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Originally posted by kickoutthejams
Aren't cloned animals significantly more prone to early death and mutations? Isn't this the main issue we should be concerned, especially as this meat will appear (most likely) in UK and USA stores without any indication it is cloned meat?

Then there's the fact that cloned meat is pumped full of hormones and antibiotics and that cloned animals have very bad immune systems. Could this effect humans through ingestion?



Animals that are raised to be eaten are usually prone to early death anyways, so who cared? Dolly lived to 6 years old, and most cattle are slaughtered much earlier then that.



posted on Dec, 29 2006 @ 12:38 PM
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greed greed greed, it never stops.



Im just glad i won't have the problem of having to worry about my food being cloned or not.



posted on Dec, 29 2006 @ 12:40 PM
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early death due to slaughter for market is one thing wolfofwar but early death for unknown reasons in clones is wholly another reason. I'm sure you can see that right?

not to mention the extra issues of mutations, hormones and antibiotics which are already at risky levels in normal meat (the latter two at least)



posted on Dec, 29 2006 @ 01:07 PM
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idontknow if im the only one who can see this

but there are TWO SAME TITLE THREADS LIKE THIS ONE right now in active topics

and i dont see moderators doing anything to change this even though appearently it is bad tohave two same topics



posted on Dec, 29 2006 @ 02:10 PM
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Originally posted by kickoutthejams
early death due to slaughter for market is one thing wolfofwar but early death for unknown reasons in clones is wholly another reason. I'm sure you can see that right?

not to mention the extra issues of mutations, hormones and antibiotics which are already at risky levels in normal meat (the latter two at least)


Its not an "unknown" reason. The reason for a clones early death is very much known, and quite simple. For example, in Dolly, she was prematurely aging because the telomeres in her dna, which were taken from an older sheep, were shortened. Which age they decay andshrink, and so her cells, from birth, were that of a four year old sheeps. So while she may have only been 6, she actually genetically was 10.

As for her death, she died from Ovine Pulmonary Adenocarcinoma, which is common in sheep that spend theyre lives indoors, like she did.

Theres no mysterious deaths involved, just simple science.



posted on Dec, 29 2006 @ 03:01 PM
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I wouldn't eat the cloned meat because sooner or later something will go wrong with it and people will die from it.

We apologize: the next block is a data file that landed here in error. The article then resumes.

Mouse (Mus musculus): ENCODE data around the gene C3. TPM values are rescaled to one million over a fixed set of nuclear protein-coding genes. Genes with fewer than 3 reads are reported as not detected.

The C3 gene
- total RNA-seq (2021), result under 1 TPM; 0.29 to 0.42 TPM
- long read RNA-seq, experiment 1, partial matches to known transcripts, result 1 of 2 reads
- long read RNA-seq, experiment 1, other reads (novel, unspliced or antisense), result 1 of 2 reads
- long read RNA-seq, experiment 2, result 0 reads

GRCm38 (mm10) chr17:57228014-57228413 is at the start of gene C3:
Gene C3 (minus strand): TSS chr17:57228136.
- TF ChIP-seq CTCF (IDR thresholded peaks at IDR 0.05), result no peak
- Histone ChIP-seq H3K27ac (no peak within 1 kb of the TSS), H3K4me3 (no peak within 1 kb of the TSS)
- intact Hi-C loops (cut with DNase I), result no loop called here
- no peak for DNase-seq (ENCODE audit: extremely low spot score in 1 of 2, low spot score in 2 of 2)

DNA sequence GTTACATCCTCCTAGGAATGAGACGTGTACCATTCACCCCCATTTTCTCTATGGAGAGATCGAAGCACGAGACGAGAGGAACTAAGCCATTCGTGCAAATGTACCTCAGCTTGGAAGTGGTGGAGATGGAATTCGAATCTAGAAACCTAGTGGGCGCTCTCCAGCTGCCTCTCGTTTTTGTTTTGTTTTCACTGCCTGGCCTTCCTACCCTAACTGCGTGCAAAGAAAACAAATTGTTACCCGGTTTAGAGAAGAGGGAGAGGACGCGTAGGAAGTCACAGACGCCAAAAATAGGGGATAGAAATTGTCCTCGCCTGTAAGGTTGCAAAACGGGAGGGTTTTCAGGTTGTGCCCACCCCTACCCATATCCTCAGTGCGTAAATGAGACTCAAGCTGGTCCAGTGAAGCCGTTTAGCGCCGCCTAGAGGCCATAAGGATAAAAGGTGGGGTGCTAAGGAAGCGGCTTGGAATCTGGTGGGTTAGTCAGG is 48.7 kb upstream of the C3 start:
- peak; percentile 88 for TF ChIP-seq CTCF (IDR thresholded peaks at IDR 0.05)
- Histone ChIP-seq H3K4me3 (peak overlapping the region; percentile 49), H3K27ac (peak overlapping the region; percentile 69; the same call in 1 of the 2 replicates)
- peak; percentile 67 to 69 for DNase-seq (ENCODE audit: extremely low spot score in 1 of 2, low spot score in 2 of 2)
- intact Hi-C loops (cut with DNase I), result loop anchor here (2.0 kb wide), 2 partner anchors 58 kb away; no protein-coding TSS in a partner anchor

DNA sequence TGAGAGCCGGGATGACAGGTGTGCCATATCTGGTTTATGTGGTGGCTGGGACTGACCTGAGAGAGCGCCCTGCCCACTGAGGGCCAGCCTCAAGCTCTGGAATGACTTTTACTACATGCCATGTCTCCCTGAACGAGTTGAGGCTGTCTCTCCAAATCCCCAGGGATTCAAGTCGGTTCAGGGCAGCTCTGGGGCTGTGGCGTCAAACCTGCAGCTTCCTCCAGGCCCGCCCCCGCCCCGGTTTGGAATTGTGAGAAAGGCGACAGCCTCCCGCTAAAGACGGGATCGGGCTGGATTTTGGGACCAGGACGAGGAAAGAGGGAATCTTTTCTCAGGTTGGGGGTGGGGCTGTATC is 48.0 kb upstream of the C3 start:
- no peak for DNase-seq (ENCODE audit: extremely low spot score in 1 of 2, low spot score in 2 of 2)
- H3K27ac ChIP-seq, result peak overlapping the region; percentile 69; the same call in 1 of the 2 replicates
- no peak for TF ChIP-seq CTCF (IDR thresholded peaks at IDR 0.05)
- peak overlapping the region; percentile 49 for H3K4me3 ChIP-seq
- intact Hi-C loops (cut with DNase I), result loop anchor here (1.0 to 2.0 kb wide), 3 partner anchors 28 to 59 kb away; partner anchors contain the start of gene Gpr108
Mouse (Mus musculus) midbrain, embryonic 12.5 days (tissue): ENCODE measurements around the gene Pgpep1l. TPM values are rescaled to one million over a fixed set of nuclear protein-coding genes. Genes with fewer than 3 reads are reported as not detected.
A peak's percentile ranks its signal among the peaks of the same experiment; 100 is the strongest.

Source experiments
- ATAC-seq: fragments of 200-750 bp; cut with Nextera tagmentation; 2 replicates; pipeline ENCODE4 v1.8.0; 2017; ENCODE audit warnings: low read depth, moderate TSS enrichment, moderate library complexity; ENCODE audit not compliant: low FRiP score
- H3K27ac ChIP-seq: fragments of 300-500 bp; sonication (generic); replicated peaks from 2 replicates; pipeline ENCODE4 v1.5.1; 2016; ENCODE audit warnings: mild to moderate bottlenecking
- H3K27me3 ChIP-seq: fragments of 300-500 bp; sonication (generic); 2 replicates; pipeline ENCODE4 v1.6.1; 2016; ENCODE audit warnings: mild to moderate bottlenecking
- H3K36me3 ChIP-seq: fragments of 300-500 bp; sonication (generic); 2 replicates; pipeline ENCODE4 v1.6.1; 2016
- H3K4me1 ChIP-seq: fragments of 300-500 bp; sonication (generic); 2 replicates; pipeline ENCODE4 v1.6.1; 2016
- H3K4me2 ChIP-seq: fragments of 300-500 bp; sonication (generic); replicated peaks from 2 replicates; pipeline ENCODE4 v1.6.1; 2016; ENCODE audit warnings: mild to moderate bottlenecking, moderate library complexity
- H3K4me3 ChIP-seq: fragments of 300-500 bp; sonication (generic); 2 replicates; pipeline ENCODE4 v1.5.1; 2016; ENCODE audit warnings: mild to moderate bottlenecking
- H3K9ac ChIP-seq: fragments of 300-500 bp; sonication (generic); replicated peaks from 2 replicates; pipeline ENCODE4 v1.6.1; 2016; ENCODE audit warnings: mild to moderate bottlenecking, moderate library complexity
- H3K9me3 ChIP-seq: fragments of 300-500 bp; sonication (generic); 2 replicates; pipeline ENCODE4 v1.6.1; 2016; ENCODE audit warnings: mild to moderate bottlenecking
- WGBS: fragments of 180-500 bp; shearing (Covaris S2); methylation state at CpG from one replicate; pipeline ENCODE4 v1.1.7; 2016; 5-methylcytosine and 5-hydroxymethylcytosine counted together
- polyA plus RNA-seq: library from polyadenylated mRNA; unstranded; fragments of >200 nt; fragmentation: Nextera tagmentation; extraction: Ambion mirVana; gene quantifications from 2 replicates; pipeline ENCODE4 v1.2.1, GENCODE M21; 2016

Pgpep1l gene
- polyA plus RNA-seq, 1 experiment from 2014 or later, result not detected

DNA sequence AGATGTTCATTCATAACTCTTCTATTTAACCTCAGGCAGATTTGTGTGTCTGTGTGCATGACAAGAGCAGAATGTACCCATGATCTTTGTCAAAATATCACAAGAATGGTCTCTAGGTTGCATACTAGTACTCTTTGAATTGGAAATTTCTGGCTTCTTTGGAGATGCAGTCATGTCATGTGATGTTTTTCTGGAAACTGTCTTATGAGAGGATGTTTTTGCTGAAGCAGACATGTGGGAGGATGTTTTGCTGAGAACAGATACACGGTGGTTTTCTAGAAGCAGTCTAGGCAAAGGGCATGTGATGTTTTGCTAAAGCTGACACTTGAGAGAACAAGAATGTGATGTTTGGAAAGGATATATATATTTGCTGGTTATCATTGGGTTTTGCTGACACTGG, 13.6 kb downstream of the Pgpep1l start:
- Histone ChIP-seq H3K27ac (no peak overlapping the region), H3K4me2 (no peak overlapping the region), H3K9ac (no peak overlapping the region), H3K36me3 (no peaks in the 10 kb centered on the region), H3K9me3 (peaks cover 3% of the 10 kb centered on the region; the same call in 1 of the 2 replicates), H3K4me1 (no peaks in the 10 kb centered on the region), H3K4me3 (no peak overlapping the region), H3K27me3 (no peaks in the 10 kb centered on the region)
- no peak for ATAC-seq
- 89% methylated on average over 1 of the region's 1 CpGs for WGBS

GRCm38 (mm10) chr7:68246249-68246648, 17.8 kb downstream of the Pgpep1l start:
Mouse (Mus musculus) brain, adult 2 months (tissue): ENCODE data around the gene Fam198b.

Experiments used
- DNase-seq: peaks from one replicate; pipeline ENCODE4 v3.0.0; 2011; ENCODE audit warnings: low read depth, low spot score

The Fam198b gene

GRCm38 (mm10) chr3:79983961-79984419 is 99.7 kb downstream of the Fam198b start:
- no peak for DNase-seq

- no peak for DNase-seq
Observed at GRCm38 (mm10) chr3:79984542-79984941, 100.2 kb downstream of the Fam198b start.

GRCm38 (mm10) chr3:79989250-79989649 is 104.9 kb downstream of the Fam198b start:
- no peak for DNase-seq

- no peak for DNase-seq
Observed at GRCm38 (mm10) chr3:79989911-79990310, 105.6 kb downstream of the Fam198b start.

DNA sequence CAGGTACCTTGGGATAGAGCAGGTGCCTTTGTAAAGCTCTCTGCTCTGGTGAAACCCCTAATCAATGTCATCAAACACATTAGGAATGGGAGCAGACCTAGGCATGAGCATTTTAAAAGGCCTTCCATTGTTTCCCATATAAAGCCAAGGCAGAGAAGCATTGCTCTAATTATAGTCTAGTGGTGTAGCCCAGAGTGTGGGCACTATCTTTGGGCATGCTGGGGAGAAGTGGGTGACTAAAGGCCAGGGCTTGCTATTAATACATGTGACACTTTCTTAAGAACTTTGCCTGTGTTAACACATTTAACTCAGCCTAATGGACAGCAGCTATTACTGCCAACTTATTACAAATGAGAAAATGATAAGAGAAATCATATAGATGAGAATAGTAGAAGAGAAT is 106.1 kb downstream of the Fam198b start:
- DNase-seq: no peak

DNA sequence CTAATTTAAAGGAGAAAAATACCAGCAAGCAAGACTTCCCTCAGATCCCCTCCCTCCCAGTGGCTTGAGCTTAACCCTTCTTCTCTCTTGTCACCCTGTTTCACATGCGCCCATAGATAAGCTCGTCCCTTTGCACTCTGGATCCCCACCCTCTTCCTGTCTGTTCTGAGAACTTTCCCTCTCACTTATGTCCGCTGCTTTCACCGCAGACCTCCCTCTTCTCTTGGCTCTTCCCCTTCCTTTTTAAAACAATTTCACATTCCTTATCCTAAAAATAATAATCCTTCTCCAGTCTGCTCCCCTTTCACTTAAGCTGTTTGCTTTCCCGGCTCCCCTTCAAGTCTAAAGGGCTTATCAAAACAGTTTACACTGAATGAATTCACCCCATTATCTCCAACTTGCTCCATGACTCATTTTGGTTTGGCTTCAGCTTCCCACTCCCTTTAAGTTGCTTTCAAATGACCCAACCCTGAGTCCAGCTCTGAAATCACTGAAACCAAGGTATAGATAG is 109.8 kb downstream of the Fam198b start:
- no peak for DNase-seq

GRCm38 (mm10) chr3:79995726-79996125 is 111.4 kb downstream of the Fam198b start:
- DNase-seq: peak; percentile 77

posted on Dec, 29 2006 @ 03:07 PM
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well you can have my portion wolfofwar! I would personally rather wait a while and see what happens but it seems the govs won't allow that as it will not be labelled so consumers will have the choice removed from them.

does simple science explain the increased chance and occurance of mutation also?



posted on Dec, 29 2006 @ 03:29 PM
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Originally posted by WolfofWar

Originally posted by kickoutthejams
early death due to slaughter for market is one thing wolfofwar but early death for unknown reasons in clones is wholly another reason. I'm sure you can see that right?

not to mention the extra issues of mutations, hormones and antibiotics which are already at risky levels in normal meat (the latter two at least)


Its not an "unknown" reason. The reason for a clones early death is very much known, and quite simple. For example, in Dolly, she was prematurely aging because the telomeres in her dna, which were taken from an older sheep, were shortened. Which age they decay andshrink, and so her cells, from birth, were that of a four year old sheeps. So while she may have only been 6, she actually genetically was 10.

As for her death, she died from Ovine Pulmonary Adenocarcinoma, which is common in sheep that spend theyre lives indoors, like she did.

Theres no mysterious deaths involved, just simple science.


WolfofWar, I had aleady written about telemeres 4 posts back. Why are you repeating same information?

It doesn't matter if the immune systems are impaired or the animal is not healthy. We eat meat like that all the time. Animals that are used for meat are given tons of hormones, antibiotics and they are usually very sick and not healthy. No difference than from clones. Really, folks, there shouldn't be one reason why one couldn't eat the meat from cloned animals.